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by Michael Kuo
In my area, Tremellodendron pallidum is by far the most common of the coral mushrooms--except that it's not, taxonomically speaking, a "coral mushroom." Believe it or not, mycologists place it with the jelly fungi, on the basis of its longitudinally walled basidia. This has led some authors to give Tremellodendron pallidum the common name "False Coral."
Tremellodendron pallidum takes forever and a day to develop, and is often seen in its primordial stage just after morel season, in spring. At this point it looks more or less like (sorry) bird droppings on the forest floor. Within a few weeks, however, it has begun to develop an approximation of the fruiting body to come. Weeks later, it is tough and sturdy--and still growing. Some specimens continue growing well into late summer or fall, and often lose their pristine whiteness and begin to demonstrate the colors of whatever substrate they are growing in.
Ecology: Saprobic; growing alone or gregariously on the ground under hardwoods; spring through late fall; widely distributed east of the Great Plains (also reported from New Mexico and Texas).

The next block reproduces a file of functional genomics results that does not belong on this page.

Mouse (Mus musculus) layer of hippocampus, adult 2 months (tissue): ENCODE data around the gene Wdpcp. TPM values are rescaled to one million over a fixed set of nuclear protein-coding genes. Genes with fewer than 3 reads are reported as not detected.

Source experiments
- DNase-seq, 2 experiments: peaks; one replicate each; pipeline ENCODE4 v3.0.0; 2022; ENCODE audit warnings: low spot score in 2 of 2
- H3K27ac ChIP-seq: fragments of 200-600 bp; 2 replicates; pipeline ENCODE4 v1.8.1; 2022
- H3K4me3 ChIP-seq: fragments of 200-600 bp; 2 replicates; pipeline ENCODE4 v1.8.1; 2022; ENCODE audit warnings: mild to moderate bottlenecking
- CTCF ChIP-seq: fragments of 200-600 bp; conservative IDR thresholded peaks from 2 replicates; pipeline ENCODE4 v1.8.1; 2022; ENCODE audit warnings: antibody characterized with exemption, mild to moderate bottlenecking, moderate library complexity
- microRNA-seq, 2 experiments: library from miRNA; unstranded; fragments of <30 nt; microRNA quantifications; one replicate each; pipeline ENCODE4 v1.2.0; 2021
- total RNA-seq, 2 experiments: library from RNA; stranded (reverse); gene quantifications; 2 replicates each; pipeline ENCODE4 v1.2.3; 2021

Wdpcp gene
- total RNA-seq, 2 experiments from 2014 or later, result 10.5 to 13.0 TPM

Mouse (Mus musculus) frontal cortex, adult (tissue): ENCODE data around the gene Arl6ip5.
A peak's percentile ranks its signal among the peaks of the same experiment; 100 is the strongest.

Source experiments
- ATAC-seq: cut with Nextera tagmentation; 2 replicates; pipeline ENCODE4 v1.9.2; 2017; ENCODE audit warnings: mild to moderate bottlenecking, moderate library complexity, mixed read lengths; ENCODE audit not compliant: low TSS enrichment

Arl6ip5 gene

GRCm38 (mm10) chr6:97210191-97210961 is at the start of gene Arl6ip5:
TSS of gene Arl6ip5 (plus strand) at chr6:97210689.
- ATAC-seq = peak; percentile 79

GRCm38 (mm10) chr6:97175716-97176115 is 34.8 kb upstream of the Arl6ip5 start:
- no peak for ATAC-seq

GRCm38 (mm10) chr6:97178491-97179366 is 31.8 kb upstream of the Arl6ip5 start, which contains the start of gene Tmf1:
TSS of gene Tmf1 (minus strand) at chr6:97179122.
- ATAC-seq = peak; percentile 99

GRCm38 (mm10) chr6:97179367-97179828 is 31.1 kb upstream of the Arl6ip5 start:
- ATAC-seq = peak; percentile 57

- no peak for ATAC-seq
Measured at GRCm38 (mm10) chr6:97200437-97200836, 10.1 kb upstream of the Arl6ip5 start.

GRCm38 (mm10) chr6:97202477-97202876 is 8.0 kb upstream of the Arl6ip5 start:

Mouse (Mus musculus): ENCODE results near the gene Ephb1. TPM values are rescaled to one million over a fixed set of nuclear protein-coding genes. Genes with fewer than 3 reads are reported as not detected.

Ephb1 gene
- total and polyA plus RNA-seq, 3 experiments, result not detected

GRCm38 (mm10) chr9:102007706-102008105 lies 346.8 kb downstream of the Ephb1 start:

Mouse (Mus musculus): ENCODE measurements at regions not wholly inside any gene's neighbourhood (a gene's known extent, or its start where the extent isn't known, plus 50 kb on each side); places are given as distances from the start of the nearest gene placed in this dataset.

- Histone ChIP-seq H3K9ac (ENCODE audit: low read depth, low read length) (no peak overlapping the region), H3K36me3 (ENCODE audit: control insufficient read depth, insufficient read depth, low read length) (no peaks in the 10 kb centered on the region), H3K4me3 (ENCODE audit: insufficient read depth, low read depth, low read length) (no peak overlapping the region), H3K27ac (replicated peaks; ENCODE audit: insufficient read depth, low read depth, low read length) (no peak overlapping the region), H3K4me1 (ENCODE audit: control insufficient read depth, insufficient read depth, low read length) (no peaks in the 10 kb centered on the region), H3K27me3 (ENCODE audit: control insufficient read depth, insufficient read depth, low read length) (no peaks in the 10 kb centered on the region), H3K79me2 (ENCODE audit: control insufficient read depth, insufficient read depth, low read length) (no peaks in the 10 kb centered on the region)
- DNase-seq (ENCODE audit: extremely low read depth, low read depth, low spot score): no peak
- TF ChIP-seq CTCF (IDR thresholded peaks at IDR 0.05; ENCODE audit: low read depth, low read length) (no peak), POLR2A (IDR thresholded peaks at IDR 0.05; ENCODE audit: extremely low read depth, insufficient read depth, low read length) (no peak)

Fruiting Body: A mass of flattened and fused branches; up to 12 cm high and 15 cm across; white, but often developing sordid colors in age, or greenish hues from algae; flesh very tough and cartilaginous.
Spore Print: White.
Microscopic Features: Spores 7-12.5 x 4-6 µ; sausage shaped; smooth. Basidia longitudinally cruciate-septate; ovoid; to
REFERENCES: (Schweinitz) Burt, 1915. (Saccardo, 1888; Lowy, 1971; Smith, Smith & Weber, 1981; Phillips, 1991/2005; Lincoff, 1992; Metzler & Metzler, 1992; Barron, 1999; Roody, 2003; McNeil, 2006; Miller & Miller, 2006.) Herb. Kuo 06010401, 07020706.
Tremellodendron schweinitzii is a synonym.
Further Online Information:
Tremellodendron pallidum at Roger's Mushrooms
Cite this page as:
Kuo, M. (2004, July). Tremellodendron pallidum. Retrieved from the MushroomExpert.Com Web site: http://www.mushroomexpert.com/tremellodendron_pallidum.html